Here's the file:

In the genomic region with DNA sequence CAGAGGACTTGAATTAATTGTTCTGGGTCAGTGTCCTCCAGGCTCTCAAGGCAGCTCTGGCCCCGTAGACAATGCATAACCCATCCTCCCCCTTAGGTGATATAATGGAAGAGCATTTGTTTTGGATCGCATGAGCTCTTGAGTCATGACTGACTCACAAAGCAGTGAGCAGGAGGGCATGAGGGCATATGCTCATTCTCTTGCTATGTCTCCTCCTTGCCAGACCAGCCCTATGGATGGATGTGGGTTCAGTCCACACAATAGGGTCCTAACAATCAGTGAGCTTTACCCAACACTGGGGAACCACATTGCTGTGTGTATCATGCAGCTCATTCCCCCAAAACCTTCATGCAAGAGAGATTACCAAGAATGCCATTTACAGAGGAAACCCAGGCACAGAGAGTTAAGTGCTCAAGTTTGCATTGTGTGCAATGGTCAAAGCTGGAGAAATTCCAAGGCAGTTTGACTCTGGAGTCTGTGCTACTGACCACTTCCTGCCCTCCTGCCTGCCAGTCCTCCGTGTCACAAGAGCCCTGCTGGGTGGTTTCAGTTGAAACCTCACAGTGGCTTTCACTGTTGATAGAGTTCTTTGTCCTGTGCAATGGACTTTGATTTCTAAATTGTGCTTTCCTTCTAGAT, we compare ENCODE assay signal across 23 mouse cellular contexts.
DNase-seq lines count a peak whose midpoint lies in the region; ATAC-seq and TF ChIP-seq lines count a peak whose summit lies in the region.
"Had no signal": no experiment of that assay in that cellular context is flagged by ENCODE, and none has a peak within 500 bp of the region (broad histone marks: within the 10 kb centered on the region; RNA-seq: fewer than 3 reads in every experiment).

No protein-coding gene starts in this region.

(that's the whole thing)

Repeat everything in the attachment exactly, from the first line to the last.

In the genomic region with DNA sequence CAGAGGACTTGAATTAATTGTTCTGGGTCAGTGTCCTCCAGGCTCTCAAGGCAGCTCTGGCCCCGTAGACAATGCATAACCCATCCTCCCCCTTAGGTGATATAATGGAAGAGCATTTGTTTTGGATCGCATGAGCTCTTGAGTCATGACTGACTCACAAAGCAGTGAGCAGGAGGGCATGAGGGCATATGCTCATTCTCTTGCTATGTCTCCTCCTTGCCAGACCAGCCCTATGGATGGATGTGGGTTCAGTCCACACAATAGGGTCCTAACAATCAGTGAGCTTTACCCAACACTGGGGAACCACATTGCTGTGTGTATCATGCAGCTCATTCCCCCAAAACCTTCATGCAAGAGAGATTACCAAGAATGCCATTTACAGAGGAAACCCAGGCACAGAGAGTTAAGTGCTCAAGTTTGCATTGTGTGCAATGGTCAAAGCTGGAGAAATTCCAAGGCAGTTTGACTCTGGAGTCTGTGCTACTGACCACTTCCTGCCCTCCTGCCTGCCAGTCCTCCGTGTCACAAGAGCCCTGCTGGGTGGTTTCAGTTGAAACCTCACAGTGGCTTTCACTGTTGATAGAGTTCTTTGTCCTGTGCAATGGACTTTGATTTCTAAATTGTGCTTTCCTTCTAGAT, we compare ENCODE assay signal across 23 mouse cellular contexts.
DNase-seq lines count a peak whose midpoint lies in the region; ATAC-seq and TF ChIP-seq lines count a peak whose summit lies in the region.
"Had no signal": no experiment of that assay in that cellular context is flagged by ENCODE, and none has a peak within 500 bp of the region (broad histone marks: within the 10 kb centered on the region; RNA-seq: fewer than 3 reads in every experiment).

No protein-coding gene starts in this region.